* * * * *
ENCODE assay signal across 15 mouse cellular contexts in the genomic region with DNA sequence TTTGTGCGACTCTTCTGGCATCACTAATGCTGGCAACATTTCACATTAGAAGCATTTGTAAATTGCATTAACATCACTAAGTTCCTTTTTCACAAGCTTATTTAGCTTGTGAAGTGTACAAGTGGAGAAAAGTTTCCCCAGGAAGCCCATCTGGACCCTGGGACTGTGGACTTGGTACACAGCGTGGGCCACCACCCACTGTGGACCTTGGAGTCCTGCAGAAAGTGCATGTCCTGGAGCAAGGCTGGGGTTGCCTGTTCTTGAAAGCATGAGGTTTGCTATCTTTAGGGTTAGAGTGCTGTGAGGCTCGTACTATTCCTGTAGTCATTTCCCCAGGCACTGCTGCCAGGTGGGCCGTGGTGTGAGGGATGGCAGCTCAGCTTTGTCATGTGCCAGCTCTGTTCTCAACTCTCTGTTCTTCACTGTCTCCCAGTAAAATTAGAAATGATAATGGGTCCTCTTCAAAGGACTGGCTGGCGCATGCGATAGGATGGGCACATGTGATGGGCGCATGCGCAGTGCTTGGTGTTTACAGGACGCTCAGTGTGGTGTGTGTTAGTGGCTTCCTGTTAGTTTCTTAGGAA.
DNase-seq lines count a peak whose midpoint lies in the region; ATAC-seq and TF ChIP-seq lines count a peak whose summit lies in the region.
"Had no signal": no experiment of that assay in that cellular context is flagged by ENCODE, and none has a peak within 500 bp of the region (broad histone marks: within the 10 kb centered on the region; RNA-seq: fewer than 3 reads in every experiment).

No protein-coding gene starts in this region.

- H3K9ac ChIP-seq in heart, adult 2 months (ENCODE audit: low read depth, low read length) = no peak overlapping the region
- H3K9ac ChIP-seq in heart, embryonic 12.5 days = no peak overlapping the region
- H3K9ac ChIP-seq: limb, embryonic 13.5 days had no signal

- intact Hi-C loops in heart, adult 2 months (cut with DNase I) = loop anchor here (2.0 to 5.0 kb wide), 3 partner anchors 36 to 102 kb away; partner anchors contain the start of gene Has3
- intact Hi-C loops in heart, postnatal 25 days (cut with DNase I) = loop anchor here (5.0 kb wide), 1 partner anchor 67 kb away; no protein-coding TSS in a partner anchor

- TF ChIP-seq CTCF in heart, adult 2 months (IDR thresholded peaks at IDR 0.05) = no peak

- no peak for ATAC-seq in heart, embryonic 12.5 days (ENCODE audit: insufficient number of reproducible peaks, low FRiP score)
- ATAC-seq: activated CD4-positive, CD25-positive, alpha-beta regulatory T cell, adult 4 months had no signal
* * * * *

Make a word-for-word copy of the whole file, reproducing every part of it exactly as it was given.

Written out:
ENCODE assay signal across 15 mouse cellular contexts in the genomic region with DNA sequence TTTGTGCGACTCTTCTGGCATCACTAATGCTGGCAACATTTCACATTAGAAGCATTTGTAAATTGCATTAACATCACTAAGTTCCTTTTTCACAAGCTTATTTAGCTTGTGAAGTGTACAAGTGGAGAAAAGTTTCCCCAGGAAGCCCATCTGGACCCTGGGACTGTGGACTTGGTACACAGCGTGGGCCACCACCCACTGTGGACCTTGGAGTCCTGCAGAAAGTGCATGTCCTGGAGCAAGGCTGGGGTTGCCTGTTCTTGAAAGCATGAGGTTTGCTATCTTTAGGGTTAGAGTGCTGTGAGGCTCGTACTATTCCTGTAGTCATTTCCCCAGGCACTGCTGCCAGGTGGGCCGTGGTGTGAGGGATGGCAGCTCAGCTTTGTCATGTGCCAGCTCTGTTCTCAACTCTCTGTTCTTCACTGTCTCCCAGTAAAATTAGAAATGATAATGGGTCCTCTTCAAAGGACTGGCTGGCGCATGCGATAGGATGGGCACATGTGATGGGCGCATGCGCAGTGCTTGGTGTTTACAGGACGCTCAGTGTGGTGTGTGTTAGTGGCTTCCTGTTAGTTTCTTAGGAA.
DNase-seq lines count a peak whose midpoint lies in the region; ATAC-seq and TF ChIP-seq lines count a peak whose summit lies in the region.
"Had no signal": no experiment of that assay in that cellular context is flagged by ENCODE, and none has a peak within 500 bp of the region (broad histone marks: within the 10 kb centered on the region; RNA-seq: fewer than 3 reads in every experiment).

No protein-coding gene starts in this region.

- H3K9ac ChIP-seq in heart, adult 2 months (ENCODE audit: low read depth, low read length) = no peak overlapping the region
- H3K9ac ChIP-seq in heart, embryonic 12.5 days = no peak overlapping the region
- H3K9ac ChIP-seq: limb, embryonic 13.5 days had no signal

- intact Hi-C loops in heart, adult 2 months (cut with DNase I) = loop anchor here (2.0 to 5.0 kb wide), 3 partner anchors 36 to 102 kb away; partner anchors contain the start of gene Has3
- intact Hi-C loops in heart, postnatal 25 days (cut with DNase I) = loop anchor here (5.0 kb wide), 1 partner anchor 67 kb away; no protein-coding TSS in a partner anchor

- TF ChIP-seq CTCF in heart, adult 2 months (IDR thresholded peaks at IDR 0.05) = no peak

- no peak for ATAC-seq in heart, embryonic 12.5 days (ENCODE audit: insufficient number of reproducible peaks, low FRiP score)
- ATAC-seq: activated CD4-positive, CD25-positive, alpha-beta regulatory T cell, adult 4 months had no signal